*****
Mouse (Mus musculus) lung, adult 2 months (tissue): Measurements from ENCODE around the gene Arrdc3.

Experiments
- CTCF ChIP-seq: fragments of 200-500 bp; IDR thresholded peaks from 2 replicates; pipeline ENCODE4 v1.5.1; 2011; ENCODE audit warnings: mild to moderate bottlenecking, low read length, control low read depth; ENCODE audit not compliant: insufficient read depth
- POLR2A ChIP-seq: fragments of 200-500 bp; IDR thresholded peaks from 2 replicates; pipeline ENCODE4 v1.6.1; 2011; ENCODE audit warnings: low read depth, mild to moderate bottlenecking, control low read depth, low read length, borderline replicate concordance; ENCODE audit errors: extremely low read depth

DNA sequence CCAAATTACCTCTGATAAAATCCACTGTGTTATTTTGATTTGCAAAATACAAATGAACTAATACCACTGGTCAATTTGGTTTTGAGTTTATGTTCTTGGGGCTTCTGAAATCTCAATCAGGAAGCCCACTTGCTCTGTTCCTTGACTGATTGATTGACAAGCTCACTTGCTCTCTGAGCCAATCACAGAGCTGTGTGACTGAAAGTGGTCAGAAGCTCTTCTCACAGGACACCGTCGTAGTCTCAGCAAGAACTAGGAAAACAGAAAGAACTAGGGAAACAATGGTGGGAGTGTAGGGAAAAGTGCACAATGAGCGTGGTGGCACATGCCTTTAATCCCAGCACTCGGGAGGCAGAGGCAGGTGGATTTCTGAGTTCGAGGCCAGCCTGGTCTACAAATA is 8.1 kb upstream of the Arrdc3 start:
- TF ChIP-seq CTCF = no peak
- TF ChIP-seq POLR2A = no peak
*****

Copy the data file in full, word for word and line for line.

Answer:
Mouse (Mus musculus) lung, adult 2 months (tissue): Measurements from ENCODE around the gene Arrdc3.

Experiments
- CTCF ChIP-seq: fragments of 200-500 bp; IDR thresholded peaks from 2 replicates; pipeline ENCODE4 v1.5.1; 2011; ENCODE audit warnings: mild to moderate bottlenecking, low read length, control low read depth; ENCODE audit not compliant: insufficient read depth
- POLR2A ChIP-seq: fragments of 200-500 bp; IDR thresholded peaks from 2 replicates; pipeline ENCODE4 v1.6.1; 2011; ENCODE audit warnings: low read depth, mild to moderate bottlenecking, control low read depth, low read length, borderline replicate concordance; ENCODE audit errors: extremely low read depth

DNA sequence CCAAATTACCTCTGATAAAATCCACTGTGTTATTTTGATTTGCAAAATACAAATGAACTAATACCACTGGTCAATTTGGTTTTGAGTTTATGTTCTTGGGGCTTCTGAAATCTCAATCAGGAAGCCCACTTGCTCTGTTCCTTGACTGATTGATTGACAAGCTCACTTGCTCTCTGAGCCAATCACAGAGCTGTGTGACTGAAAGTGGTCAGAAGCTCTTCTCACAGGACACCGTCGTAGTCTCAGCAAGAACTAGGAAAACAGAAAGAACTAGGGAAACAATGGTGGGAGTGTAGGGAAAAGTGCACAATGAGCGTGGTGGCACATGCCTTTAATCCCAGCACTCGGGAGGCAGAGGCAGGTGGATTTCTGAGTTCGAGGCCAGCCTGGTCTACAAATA is 8.1 kb upstream of the Arrdc3 start:
- TF ChIP-seq CTCF = no peak
- TF ChIP-seq POLR2A = no peak